How to get awarded in wedding photography contests - Part 1

Aka: the master apprentice vademecum.

© Alessandro Avenali - Best of Destination Weddings - Junebug Weddings, 2016

© Alessandro Avenali - Best of Destination Weddings - Junebug Weddings, 2016


I've been asked, more than once, to be part of a jury for several wedding photography contests.

I'd like to seize the opportunity, this time, to tell you something about this kind of experience, and to fix some reference points for those who are willing to try the genre. A small vademecum for those wannabe award-winning wedding photographers, from the point of view of someone who's on the opposite side, in the jury.
How do the photos you submit to contests are examined? What does a judge look for?

I believe we are experiencing a transitional moment in wedding photography.
Almost everything photographable has been photographed in every possible way. Innovation requires a huge effort to come to light and wedding photographs struggle to pop out of the big crowd of recurring clichés.

Technical perfection - today relatively easy to reach, thanks to the millions of samples, tutorials and workshops only a click away - may often lead to a nice photo, but it may be the same, identical photo we see over and over again, published ever day by a new, different photographer.

So what really deserves to be awarded, today? For what an award is assigned? What does really shine to our eyes, making us say "WOW!"? What's the difference between a good wedding photographer and a master?

© Alessandro Avenali - Sixth Place ISPWP - Fall 2016

© Alessandro Avenali - Sixth Place ISPWP - Fall 2016

An award should reward particular skills, the demonstration of a technique, a taste, a sensibility and an awareness that deviate from the usual, aka: from what is being just good professionals. An award should be a distinctive mark and a beacon to follow. It should represent the quintessence of the art we try to practice. For this reason a simple "nice" photograph isn't worth to be awarded, because one expects it from every good professional.
An award needs to be assigned to the excellence, to something exceptional.

For what my photographic education, my culture and the reality of my profession are, as a judge, I reward composition sophistication, the use of light, a post-processing that's realistic or that looks like real film, the choice of the decisive moment, the importance of the content and the feelings that the photo arouse in the observer.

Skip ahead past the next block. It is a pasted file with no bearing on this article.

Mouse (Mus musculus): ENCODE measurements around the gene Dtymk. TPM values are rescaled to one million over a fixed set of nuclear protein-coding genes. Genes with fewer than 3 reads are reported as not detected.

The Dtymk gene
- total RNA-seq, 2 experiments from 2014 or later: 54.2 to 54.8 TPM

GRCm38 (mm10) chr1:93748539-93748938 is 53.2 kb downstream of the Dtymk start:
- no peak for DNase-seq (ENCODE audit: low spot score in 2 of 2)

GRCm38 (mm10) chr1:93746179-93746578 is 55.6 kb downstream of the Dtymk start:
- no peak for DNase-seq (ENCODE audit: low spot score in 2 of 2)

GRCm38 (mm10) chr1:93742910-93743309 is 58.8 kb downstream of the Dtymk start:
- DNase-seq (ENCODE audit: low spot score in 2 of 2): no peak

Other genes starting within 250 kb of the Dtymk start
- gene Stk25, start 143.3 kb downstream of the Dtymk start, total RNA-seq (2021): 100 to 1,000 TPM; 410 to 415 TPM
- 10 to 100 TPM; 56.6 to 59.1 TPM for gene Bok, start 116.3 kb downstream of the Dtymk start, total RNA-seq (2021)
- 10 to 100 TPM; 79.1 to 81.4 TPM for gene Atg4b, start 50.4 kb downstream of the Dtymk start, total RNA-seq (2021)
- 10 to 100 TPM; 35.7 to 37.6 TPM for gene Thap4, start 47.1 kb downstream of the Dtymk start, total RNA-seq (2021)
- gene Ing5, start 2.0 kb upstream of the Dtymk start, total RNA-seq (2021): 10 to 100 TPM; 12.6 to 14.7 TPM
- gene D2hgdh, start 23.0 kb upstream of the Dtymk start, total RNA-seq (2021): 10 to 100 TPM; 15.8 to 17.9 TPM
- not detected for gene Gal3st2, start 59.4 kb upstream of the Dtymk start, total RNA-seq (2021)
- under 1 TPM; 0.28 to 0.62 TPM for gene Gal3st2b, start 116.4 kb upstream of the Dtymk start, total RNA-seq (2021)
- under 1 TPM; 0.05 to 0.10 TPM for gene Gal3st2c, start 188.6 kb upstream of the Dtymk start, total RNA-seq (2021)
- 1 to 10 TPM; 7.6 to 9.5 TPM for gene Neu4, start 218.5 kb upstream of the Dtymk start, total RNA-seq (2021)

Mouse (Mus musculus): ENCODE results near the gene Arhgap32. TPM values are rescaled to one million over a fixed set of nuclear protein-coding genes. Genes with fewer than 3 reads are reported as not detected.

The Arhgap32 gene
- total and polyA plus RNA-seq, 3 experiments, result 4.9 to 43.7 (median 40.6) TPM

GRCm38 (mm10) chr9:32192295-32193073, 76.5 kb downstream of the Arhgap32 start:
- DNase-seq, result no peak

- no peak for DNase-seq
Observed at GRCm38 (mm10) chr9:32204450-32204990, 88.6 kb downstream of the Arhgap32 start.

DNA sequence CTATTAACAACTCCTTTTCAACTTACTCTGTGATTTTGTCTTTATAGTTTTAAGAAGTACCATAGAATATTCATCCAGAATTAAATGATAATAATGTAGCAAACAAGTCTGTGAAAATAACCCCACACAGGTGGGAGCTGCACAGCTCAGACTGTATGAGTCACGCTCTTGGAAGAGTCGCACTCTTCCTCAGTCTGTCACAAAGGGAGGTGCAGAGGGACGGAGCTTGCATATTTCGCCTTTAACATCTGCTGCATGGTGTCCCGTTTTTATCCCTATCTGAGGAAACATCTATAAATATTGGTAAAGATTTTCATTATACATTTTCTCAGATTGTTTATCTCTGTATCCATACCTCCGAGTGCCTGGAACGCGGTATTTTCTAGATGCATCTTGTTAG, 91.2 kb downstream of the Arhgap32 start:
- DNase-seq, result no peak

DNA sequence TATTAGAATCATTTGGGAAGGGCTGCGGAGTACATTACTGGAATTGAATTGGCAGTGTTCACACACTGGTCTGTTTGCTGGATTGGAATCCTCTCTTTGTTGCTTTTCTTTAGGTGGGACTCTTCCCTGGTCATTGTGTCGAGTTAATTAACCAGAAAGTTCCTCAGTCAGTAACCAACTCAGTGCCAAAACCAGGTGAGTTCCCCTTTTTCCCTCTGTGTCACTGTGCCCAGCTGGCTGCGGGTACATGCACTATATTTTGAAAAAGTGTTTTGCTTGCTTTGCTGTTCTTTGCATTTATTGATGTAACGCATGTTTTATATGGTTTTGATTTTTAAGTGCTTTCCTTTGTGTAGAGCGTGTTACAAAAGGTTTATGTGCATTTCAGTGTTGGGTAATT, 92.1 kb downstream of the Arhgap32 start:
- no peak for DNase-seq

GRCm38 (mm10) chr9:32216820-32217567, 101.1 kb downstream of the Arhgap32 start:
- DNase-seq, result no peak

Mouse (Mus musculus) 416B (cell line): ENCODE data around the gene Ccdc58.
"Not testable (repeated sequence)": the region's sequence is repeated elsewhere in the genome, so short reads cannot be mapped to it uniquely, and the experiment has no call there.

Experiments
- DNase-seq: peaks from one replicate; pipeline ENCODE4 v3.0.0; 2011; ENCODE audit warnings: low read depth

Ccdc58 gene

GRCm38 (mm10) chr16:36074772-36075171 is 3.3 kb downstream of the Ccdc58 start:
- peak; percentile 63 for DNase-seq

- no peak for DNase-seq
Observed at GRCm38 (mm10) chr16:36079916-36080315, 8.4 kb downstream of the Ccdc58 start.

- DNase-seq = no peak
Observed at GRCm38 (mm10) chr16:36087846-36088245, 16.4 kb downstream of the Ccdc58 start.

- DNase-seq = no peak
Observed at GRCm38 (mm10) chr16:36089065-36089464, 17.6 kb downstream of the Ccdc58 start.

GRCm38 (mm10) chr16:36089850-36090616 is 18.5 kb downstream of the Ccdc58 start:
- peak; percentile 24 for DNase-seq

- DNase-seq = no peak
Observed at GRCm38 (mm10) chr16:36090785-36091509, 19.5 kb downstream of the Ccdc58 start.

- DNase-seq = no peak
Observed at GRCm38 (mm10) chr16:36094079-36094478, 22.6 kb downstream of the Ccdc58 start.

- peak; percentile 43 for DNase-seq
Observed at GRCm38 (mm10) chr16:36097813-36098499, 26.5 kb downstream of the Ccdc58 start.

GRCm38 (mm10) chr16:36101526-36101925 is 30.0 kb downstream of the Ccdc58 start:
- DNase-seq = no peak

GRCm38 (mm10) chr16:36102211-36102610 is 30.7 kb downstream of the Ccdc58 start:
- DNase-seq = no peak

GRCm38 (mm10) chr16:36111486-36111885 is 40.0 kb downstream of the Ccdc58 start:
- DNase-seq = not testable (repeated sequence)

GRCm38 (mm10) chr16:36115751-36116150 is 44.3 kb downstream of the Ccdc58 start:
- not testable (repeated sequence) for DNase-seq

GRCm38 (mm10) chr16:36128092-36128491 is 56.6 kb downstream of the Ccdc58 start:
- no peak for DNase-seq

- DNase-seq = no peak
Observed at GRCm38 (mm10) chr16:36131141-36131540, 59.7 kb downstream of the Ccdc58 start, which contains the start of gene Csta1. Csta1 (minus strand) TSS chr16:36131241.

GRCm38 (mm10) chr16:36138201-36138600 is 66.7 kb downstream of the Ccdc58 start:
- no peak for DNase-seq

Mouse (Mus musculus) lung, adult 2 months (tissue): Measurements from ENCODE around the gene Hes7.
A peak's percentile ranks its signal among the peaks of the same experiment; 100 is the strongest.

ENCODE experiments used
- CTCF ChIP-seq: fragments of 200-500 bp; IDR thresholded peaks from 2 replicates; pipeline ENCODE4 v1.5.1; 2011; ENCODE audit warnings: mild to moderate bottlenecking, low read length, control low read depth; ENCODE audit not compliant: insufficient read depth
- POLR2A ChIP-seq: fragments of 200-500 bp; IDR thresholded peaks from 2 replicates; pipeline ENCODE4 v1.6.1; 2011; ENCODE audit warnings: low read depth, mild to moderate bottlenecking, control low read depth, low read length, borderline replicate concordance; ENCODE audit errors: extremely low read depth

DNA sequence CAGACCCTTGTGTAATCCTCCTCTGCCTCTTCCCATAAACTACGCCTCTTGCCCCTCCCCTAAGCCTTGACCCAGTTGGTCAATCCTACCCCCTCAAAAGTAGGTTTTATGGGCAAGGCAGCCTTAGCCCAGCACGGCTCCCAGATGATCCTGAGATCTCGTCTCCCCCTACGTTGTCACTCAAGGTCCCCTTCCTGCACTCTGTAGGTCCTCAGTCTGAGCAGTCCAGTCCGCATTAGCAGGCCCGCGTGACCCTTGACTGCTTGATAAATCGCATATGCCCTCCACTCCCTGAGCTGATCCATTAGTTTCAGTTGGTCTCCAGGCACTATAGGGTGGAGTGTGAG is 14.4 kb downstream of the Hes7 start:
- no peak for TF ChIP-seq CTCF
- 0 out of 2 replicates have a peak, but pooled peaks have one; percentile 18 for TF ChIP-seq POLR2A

A master should mix all these ingredients in the same cocktail, or find the best compromise in some exceptional cases.
I can't imagine a master doing a bad post-processing, not having knowledge or awareness of light and color, of shapes harmony, of the content and significance of what he's got in front of him, and no awareness at all of the best moment to catch in a sequence of gestures he is observing. That would be amateurish.

I also like to reward that kid of photography that starts with a vision and has got an intent.

© Alessandro Avenali - Absolute category winner - MyWed 2016 "Details"

© Alessandro Avenali - Absolute category winner - MyWed 2016 "Details"


The most recent contest I've been judging is the 18th round of the Masters of Wedding Photography Netherlands, Belgium and Luxembourg. A single, comprehensive contest gathering all the best photographers from these countries, belonging to the same geographic area and thus sharing a lot of customs and traditions.

In 2016 I won the Italian Edition of the same contest, being nominated Photographer of the Year.

In this last contest, as a judge, I've been facing more than fifteen hundred photos. The goal, as per the organiser directives, was to make a selection up to a 10% of the submissions.

It's been a scrutiny neither done randomly nor hurriedly.
All the photos have been observed more than once and the entire evaluation process took days to complete. Every one of the photos I personally chose as my contribution for the jury has been compared to others, which, in the final stage, were very close to be included in my final selection.

© Alessandro Avenali - Fifth Place WPJA 2017 Tri-1 cat. "Silhouettes and Shadows"

© Alessandro Avenali - Fifth Place WPJA 2017 Tri-1 cat. "Silhouettes and Shadows"

Being a THREE members jury, the awarded photos should have got the preference of at least 2 judges out of 3. Not all the finally awarded photos are part of my original selection, and not every photo I selected met the favour of another judge.
The result of this preferences intersection is a collection of 69 photographs, that you can find here:

What did I find browsing through these sixteen hundred photos?
I found about a 10% great photos, revealing IMHO the touch of a master, another 10% of very nice photos and the remaining 80% distributed among slightly better than amateurish photos, plain ordinary photos, or photos ruined by factors that compromised their qualification for a possible award. Stylistic "flaws" that a master should not commit.

Errors that we are going to see in the second part of this post »